Plan on attending an in person meeting before or after your event. Being part of support groups helps you stick to your decision to stay sober. It can help you feel less alienated from society because you don’t drink.  

Limit the duration of your stay. You can opt to help with set up or clean up, but you don’t have to stay for both if it makes your day 12 hours long. Surrounding yourself with people who drink and use drugs all day can be exhausting. Try to leave before you reach a point of resentment and irritation.

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Bring to the Occasion

Taking your mind off your fears surrounding the holidays is useful to make it through them. Being the sober person in the group gives you many opportunities to be helpful.

You can watch the kids in the family while their parents drink and create special memories for them. Offer to clean up or check up on guests. If there are any elderly people in the family, sit and talk with them to occupy time. 

Ask others how they’re doing instead of staying in your head. You might just find that you can be a critical asset to making the holidays magical. 

Keep Your Hands Busy and Full

“Idle hands are the devil’s playthings”. This especially reigns true when you’re trying to avoid drinking. 

If you know having someone available to call when you’re struggling is a huge relief, offer to be that person for someone else. Lending a listening ear to someone else in recovery can help take your mind off the things in your life. You can use your experience to give back to your community. 

You can use a few tricks to avoid questions when you’re at a party. Sometimes carrying around a red solo cup can dissuade others from asking if you’re drinking. Just make sure you make your drink yourself. The last thing you want is for someone to forget you don’t drink and hand you an alcoholic beverage.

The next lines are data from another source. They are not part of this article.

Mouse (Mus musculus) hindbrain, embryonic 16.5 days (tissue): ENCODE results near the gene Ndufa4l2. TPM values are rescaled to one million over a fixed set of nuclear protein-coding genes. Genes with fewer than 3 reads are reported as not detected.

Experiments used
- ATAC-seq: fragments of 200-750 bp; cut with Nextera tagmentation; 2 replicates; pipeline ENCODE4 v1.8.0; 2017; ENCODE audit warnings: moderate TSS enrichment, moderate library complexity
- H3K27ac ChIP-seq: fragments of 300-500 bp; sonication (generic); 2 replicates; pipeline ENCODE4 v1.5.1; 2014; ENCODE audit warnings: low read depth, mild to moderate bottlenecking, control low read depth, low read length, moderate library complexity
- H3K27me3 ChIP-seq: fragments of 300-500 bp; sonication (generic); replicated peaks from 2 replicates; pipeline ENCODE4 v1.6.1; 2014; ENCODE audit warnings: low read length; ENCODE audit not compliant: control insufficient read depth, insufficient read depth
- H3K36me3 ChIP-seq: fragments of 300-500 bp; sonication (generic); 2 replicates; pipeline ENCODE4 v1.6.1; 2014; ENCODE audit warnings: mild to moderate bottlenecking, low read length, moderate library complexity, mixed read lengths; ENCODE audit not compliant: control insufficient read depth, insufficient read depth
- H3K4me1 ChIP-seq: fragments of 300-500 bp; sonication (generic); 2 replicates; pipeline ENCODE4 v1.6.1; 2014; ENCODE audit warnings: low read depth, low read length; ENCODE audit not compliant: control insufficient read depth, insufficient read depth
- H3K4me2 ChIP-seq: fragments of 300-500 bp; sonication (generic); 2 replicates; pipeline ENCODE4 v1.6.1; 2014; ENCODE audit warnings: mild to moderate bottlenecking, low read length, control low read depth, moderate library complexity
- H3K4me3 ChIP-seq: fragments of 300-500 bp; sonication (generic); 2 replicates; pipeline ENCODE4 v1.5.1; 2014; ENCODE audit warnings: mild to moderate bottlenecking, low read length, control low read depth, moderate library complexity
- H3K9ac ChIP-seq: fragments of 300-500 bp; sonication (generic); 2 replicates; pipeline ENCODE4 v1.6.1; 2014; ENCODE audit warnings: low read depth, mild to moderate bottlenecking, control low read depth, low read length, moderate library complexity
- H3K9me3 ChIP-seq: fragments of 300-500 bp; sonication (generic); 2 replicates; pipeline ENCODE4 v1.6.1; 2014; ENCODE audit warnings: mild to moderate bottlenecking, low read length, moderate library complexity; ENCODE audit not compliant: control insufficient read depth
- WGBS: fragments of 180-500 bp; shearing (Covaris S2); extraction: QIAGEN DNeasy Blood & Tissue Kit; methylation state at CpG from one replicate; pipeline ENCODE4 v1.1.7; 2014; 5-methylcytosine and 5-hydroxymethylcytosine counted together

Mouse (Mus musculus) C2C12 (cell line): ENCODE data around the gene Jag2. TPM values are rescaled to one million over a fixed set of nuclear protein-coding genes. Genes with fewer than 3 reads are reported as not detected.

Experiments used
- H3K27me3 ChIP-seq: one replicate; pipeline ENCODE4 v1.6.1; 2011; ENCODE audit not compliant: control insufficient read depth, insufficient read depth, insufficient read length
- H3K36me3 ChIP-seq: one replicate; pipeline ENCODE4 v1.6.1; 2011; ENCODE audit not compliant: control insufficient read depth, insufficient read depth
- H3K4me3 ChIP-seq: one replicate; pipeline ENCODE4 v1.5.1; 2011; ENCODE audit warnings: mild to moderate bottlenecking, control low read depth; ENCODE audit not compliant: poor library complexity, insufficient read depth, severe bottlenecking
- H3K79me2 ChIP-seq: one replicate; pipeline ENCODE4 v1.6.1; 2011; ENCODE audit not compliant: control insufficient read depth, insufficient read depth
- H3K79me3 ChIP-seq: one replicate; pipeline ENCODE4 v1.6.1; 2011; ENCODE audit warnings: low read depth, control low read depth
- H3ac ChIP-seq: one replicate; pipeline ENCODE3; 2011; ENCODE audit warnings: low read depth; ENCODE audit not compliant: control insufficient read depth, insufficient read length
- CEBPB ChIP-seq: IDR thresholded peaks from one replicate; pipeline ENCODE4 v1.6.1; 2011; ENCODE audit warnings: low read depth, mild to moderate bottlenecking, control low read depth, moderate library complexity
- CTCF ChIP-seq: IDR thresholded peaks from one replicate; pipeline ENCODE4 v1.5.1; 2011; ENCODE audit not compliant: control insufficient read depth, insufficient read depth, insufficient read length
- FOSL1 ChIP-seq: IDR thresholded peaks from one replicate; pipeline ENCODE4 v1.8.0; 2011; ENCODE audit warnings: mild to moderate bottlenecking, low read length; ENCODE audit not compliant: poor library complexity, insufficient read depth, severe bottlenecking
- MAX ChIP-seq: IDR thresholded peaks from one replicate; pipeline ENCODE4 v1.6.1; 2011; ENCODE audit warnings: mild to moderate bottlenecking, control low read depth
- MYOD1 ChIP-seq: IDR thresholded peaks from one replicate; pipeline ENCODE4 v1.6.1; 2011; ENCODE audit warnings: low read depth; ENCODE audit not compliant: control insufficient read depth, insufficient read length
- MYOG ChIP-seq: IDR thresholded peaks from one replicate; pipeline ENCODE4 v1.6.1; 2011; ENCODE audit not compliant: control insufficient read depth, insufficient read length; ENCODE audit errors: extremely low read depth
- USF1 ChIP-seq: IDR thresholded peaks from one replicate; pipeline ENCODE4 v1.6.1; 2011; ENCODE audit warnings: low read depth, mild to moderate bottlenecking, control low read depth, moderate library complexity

People always need to do the dishes and serve food at parties. Try to pick something to occupy yourself with so you don’t find yourself moseying around. Bonus points for doing the jobs no one wants to do!

Create New Sober Traditions

You don’t have to attend large gatherings or put yourself in uncomfortable situations to celebrate. Not attending parties with substances is perfectly fine- especially in early sobriety. You don’t have to white-knuckle an event for the sake of showing up. In the long run, it can be more harmful than helpful.

Many Alcoholics Anonymous or Narcotics Anonymous groups host sober dinners for the holidays. Reach out to other sober people in the community and see if there are plans you can join.

This time of year is difficult for a lot of recovering people. Don’t be afraid to reach out and ask for support. You are not alone in the uncomfortability holidays can bring.

Make a plan to celebrate in a way that brings you fulfillment and security. Plan a movie night with your favorite holiday treats, or take a walk to see Christmas lights. Choose activities that are different from what you did when you were dealing with addiction. The aim is to associate new memories with seasonal festivities.

Self care is a vital practice during this time. Take it easy on yourself and honor your feelings. 

Know that you may be extra sensitive, and plan to take a step back if things get overwhelming. Be open and honest with others about how this time of year makes you feel. Isolating and repressing these feelings will only make them worse.

Reach out to Hotel California by the Sea

We specialize in treating addiction and other co-occurring disorders, such as PTSD. Our Admissions specialists are available to walk you through the best options for treating your addiction.

Struggling During the Holidays? Consider Seeking Treatment 

Choosing to go to treatment during the holidays can seem out of the question. Familial and societal obligations make the idea of checking in somewhere impossible. If you’re actively using drugs or alcohol, choosing sobriety is the greatest gift for both yourself and your family. 

Being present is hard when you are in the throes of addiction. Giving up one holiday season for a lifetime of sober and present festivities is an investment in your future. Substance use disorders do not have to define your life.

Hotel California by the Sea offers holistic treatment in comfortable, home-like environments. While being in treatment for the holidays isn’t ideal, it is a safe place to focus on stability. Our team is dedicated to making this time comfortable and supportive as you move towards a life of sobriety.